The Genetic Imaginary

The Genetic Imaginary

DNA in the Canadian Criminal Justice System

eBook - 2004
Rate this:
Univ of Toronto Pr

The Genetic Imaginary demonstrates that the overall effect of these changes to the criminal justice system has been to emphasize the importance of community security at the expense of individual rights.


DNA testing and banking has become institutionalized in the Canadian criminal justice system. As accepted and widespread though the practice is, there has been little critique or debate of this practice in a broad public forum on the potential infringement of individual rights or civil liberties. Neil Gerlach's The Genetic Imaginary takes up this challenge, critically examining the social, legal, and criminal justice origins and effects of DNA testing and banking. Drawing on risk analysis, Gerlach explains why Canadians have accepted DNA technology with barely a ripple of public outcry.

Despite promises of better crime control and protections for existing privacy rights, Gerlach's examination of police practices, courtroom decisions, and the changing role of scientific expertise in legal decision-making reveals that DNA testing and banking have indeed led to a measurable erosion of individual rights. Biogovernance and the biotechnology of surveillance almost inevitably lead to the empowerment of state agent control and away from due process and legal protection.The Genetic Imaginary demonstrates that the overall effect of these changes to the criminal justice system has been to emphasize the importance of community security at the expense of individual rights. The privatization and politicization of biogovernance will certainly have profound future implications for all Canadians.



Baker & Taylor
"DNA testing and banking have become institutionalized in the Canadian criminal justice system. Their widespread use has been accepted with little critique or debate in a broad public forum on the potential infringement of individual rights and civil liberties. Neil Gerlach's The Genetic Imaginary addresses this deficiency, critically examining the social, legal, and criminal justice origins and effects of DNA testing and banking. Drawing on risk analysis, Gerlach explains why Canadians have accepted DNAtechnology with barely a ripple of public outcry." "Re-examining promises of better crime control and protections for existing privacy rights, Gerlach analyses police practices, courtroom decisions, and the changing role of scientific expertise in legal decision making and finds that DNA testing and banking have indeed led to a measurable erosion of individual rights. Biogovernance and the biotechnology of surveillance almost inevitably lead to the empowerment of state agent control and away from due process and legal protection. The Genetic Imaginary demonstrates that the overall effect of these changes to the criminal justice system has been to emphasize the importance of community security at the expense of individual rights."--BOOK JACKET.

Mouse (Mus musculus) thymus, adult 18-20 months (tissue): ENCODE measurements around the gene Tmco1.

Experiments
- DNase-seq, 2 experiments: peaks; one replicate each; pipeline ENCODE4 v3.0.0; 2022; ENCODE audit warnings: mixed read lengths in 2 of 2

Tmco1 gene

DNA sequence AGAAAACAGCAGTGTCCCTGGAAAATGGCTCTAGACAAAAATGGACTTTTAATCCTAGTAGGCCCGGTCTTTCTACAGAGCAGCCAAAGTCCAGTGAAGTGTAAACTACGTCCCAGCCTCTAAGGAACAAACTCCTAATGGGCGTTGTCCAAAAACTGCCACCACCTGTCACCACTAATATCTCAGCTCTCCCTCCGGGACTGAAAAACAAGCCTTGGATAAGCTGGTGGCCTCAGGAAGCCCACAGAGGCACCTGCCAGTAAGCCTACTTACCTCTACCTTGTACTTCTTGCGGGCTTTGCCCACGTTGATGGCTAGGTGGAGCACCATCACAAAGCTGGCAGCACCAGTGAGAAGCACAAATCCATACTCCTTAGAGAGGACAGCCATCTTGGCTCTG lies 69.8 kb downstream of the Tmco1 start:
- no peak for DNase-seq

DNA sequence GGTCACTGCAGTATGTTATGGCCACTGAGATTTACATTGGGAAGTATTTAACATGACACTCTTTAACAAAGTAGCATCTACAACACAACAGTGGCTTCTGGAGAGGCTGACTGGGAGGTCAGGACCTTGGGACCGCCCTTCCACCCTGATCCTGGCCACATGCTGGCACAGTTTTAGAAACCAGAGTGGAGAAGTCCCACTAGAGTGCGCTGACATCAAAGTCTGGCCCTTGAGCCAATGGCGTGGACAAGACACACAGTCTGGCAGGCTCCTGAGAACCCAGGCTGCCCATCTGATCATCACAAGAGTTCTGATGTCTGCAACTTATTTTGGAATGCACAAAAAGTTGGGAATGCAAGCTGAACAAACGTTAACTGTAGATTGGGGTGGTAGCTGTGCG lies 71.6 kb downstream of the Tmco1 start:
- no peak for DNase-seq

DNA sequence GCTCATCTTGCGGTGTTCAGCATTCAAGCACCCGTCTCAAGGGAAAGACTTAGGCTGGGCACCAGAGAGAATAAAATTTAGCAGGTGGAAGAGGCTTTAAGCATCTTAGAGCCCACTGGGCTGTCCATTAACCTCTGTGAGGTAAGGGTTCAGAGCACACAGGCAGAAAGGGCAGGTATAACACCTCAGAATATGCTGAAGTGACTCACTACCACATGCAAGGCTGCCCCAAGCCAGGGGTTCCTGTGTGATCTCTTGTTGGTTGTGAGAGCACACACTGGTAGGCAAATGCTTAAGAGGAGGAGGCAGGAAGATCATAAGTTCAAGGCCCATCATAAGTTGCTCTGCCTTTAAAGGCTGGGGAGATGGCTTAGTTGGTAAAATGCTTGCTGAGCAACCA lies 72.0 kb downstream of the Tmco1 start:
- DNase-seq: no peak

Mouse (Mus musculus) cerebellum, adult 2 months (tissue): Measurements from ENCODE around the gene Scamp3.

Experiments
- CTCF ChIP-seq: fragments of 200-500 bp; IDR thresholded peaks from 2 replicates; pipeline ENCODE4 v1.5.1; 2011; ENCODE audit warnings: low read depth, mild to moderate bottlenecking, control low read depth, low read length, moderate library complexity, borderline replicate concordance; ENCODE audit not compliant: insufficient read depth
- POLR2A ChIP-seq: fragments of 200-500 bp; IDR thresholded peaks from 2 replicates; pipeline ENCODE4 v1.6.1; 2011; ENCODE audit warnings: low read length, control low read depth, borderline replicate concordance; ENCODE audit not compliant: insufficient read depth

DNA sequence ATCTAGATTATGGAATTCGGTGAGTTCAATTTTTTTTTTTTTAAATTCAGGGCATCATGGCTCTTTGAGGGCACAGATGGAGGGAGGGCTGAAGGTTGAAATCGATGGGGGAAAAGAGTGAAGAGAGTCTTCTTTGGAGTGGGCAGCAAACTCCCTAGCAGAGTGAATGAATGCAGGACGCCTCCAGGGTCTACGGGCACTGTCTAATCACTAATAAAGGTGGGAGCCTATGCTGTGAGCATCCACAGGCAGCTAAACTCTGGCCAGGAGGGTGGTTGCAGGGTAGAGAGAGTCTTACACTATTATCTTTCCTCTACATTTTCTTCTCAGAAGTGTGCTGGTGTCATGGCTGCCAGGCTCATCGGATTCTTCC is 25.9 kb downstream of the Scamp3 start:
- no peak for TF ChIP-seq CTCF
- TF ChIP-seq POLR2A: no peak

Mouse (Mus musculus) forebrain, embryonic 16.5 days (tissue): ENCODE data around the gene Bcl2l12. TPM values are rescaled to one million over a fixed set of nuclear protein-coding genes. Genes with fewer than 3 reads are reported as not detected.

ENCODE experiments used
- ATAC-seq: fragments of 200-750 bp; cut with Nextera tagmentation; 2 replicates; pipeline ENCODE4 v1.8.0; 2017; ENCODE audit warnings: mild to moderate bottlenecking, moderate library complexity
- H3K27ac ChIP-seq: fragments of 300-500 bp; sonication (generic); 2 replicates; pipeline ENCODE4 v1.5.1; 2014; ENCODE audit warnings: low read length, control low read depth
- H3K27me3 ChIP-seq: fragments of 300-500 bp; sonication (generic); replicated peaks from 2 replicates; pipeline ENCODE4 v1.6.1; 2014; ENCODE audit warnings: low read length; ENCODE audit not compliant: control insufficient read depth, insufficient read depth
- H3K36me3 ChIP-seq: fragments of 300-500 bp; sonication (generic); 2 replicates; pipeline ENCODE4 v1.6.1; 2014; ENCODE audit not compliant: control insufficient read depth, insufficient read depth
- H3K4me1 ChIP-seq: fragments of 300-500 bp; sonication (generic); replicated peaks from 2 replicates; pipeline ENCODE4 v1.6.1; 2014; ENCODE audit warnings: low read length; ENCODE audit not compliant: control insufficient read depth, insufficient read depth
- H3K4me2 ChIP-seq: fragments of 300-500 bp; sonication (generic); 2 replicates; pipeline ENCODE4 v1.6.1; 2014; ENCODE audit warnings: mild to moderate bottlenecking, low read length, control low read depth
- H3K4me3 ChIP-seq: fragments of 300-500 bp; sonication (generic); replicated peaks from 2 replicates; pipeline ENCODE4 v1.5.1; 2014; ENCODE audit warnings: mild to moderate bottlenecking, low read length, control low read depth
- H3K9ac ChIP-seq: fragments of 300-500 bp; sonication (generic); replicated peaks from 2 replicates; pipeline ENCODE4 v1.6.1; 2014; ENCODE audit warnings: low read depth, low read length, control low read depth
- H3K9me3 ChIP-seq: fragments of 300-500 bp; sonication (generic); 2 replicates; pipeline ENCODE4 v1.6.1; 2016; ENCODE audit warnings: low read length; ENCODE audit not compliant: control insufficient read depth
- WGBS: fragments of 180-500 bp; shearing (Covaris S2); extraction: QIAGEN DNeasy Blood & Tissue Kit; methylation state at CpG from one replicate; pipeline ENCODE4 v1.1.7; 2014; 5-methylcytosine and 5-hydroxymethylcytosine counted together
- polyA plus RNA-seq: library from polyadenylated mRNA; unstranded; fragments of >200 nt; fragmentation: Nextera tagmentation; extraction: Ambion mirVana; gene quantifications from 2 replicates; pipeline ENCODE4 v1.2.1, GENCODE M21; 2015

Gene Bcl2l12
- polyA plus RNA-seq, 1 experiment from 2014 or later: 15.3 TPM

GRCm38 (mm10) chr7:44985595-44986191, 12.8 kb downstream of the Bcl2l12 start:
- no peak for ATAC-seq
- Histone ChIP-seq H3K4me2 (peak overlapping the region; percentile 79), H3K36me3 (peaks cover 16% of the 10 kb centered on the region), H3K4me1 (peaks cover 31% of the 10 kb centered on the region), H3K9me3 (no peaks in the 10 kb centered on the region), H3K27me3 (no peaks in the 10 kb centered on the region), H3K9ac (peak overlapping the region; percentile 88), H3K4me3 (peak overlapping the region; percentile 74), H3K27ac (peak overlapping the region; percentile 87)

Book News
In recent years, the use of DNA testing and databanks in the Canadian criminal justice system has become increasingly widespread and accepted with little public critique or debate. Gerlach (sociology and anthropology, Carleton U., Canada) examines how DNA databanks for criminal offenders and the DNA testing of suspects have become part of Canadian criminal justice, how they have been defined and normalized in the public sphere, and how they participate in a broader set of governmental processes currently under construction to manage the social definitions and impacts of biotechnology in general. Annotation ©2004 Book News, Inc., Portland, OR (booknews.com)

University of Toronto Press

DNA testing and banking has become institutionalized in the Canadian criminal justice system. As accepted and widespread though the practice is, there has been little critique or debate of this practice in a broad public forum on the potential infringement of individual rights or civil liberties. Neil Gerlach's The Genetic Imaginary takes up this challenge, critically examining the social, legal, and criminal justice origins and effects of DNA testing and banking. Drawing on risk analysis, Gerlach explains why Canadians have accepted DNA technology with barely a ripple of public outcry.

Despite promises of better crime control and protections for existing privacy rights, Gerlach's examination of police practices, courtroom decisions, and the changing role of scientific expertise in legal decision-making reveals that DNA testing and banking have indeed led to a measurable erosion of individual rights. Biogovernance and the biotechnology of surveillance almost inevitably lead to the empowerment of state agent control and away from due process and legal protection. The Genetic Imaginary demonstrates that the overall effect of these changes to the criminal justice system has been to emphasize the importance of community security at the expense of individual rights. The privatization and politicization of biogovernance will certainly have profound future implications for all Canadians.



Publisher: Toronto, Ontario ;, Buffalo, New York ;, London, England :, University of Toronto Press,, 2004
Copyright Date: ©2004
ISBN: 9781442681354
9780802085726
Characteristics: 1 online resource (264 pages)

Opinion

From the critics


Community Activity

Comment

Add a Comment

There are no comments for this title yet.

Age Suitability

Add Age Suitability

There are no age suitabilities for this title yet.

Summary

Add a Summary

There are no summaries for this title yet.

Notices

Add Notices

There are no notices for this title yet.

Quotes

Add a Quote

There are no quotes for this title yet.

Explore Further

Recommendations

Subject Headings

  Loading...

Find it at PPL

  Loading...
[]
[]
To Top